Bicycle drive would consist of a swerve module in the front and a free-spinning traction wheel in the back, with the CoG perfect centered on the line connecting the two wheel axles. It would drive like a bicycle.
This seems easy enough to build for some team with a spare swerve module. Has this been done before? If so, anyone have some video of it?:]
Of course, bicycle drive would be useless for a real competition since it tips far too easily and require constant movement to stay upright. Seems like a fun offseason project though, especially on the software side with auto-balancing code.
How would code balance a robot with one wheel in front of the other?
I don’t know for sure, but I think that, using gyros to determine if and how the robot is tipping, you could program it to turn into the direction it is tipping. With a good code and a well balanced robot you could theoretically drive relatively steady with this configuration.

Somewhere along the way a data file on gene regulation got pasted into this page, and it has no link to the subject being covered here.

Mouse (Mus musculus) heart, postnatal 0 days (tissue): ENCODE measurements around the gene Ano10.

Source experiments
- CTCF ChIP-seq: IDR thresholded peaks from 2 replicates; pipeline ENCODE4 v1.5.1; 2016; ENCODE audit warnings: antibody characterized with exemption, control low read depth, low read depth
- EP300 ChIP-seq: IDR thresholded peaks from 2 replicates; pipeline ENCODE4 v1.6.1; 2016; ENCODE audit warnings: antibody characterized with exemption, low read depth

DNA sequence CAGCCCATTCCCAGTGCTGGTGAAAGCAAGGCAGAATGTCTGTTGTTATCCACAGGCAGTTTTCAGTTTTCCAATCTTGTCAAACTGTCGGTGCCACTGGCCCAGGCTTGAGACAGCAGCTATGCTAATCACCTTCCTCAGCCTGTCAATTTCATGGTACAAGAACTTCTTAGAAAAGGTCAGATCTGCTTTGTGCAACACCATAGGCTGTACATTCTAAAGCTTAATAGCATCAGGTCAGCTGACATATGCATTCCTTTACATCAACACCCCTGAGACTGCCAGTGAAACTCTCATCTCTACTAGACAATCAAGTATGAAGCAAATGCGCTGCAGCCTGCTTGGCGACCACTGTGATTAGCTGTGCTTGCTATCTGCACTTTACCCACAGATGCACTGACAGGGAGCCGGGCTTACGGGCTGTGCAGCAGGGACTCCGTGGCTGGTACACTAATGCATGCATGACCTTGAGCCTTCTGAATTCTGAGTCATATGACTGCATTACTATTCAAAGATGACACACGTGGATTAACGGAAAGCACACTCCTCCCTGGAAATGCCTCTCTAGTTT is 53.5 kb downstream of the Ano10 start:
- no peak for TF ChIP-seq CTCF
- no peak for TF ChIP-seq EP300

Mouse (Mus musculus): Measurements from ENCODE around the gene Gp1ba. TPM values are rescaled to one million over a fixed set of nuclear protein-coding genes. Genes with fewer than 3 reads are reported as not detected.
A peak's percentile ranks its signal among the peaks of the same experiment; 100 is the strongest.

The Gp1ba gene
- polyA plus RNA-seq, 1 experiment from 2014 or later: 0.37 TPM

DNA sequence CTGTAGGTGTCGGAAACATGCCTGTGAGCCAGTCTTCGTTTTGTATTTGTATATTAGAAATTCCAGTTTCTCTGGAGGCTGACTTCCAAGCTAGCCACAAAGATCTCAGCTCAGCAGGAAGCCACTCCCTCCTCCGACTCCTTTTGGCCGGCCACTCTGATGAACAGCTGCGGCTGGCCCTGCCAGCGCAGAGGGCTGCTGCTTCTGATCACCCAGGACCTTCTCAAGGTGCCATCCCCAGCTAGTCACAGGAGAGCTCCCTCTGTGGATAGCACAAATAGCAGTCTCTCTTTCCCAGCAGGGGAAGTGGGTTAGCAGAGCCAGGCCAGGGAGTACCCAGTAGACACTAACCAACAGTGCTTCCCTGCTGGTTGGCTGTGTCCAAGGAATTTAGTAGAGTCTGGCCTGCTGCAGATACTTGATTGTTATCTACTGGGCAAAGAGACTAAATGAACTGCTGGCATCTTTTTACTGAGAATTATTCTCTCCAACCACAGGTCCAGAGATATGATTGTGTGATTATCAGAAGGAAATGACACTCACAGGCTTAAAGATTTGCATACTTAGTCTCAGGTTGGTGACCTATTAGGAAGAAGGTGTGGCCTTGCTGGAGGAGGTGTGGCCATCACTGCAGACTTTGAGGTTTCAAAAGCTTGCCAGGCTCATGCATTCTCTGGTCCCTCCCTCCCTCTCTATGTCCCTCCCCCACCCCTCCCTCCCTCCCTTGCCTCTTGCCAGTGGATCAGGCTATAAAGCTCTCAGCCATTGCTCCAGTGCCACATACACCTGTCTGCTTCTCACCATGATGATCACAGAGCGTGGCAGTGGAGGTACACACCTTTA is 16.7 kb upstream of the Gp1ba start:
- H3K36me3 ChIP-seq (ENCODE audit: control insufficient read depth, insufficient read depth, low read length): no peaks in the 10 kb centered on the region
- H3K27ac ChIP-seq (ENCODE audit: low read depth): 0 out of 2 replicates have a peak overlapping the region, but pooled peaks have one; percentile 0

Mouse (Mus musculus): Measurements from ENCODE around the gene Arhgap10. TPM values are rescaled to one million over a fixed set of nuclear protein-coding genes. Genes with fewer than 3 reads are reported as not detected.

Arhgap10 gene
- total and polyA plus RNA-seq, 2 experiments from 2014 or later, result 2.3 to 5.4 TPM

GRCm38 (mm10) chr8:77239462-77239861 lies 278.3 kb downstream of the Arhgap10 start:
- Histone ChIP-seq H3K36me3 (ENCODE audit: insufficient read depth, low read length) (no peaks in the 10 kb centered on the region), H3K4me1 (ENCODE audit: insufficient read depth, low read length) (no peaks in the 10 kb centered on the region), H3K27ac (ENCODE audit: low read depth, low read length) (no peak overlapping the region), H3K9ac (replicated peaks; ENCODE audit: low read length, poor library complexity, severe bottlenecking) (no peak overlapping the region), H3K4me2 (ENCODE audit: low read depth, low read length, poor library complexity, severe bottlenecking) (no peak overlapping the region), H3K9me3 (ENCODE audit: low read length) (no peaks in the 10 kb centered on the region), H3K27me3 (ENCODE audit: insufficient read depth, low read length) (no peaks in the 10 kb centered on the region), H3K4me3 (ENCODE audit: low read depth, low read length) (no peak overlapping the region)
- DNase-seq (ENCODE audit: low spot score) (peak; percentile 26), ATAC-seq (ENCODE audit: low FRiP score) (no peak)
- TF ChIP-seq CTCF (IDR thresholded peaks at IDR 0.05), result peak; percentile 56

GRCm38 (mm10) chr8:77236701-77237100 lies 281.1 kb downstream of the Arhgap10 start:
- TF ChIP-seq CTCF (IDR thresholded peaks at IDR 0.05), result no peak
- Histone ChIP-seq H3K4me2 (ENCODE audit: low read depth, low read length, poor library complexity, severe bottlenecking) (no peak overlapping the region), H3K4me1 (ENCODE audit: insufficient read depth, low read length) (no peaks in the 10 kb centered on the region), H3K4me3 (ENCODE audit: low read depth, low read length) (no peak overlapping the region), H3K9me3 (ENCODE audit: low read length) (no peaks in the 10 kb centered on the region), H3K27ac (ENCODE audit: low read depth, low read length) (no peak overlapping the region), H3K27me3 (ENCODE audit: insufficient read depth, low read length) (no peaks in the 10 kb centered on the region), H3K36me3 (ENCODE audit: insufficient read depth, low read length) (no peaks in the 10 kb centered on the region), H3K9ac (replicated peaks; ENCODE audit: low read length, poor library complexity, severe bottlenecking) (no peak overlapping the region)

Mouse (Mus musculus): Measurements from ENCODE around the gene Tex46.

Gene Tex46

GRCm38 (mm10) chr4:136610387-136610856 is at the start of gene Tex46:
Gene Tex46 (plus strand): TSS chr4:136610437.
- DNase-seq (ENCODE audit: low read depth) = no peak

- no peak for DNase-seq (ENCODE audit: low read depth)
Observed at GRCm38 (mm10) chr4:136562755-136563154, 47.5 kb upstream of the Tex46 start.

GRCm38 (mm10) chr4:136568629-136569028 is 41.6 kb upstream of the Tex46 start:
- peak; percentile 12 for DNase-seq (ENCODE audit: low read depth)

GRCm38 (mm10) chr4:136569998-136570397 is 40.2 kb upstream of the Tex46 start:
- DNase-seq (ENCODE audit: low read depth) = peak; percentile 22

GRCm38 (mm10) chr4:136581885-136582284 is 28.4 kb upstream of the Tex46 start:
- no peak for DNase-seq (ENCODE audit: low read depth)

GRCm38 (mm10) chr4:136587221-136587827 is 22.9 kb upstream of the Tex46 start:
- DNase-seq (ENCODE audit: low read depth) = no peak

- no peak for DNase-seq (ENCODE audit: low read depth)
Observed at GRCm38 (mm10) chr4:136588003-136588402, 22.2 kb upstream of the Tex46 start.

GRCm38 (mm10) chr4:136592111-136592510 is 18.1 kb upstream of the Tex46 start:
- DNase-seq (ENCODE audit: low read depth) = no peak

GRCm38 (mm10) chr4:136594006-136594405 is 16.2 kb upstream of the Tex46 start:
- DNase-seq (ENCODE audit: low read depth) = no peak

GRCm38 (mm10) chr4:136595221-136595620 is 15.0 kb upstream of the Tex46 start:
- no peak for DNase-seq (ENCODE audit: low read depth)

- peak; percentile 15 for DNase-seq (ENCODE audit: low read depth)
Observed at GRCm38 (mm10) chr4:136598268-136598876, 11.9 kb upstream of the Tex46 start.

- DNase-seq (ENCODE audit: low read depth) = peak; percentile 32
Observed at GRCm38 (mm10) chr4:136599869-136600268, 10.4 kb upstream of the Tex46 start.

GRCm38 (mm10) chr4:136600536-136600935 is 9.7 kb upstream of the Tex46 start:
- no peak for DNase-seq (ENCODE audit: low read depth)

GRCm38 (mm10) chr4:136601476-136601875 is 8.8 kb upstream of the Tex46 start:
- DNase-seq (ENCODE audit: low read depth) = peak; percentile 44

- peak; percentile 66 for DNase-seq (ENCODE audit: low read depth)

Why not just take a bicycle and attach a servo or VP to the handlebars via a sprocket or gear? Then you just need the gyro and encoder, no swerve modules or anything necessary.
Check the 2008 robot from 1318 Issaquah Robotics Society. They called it the “Killer Rabbit”. It was a lap runner following the same strategy 148 used with Tumbleweed. There is some video of it on The Blue Alliance. As I recall, it struggled with falling over during the first regional they entered, but by the 2nd regional they performed well enough to rank #2. I think it ended up with outriggers to keep the wheels on the carpet when it would tip so it could recover.
An autonomous motorcycle was entered into the first? DARPA autonomous vehicle “grand” challenge (The first of the two (the off-road one) challenges held a few years ago that were intended to give the autonomous ground vehicle industry a big boost).
A little internet searching should turn up info about their methods, and about the general topic.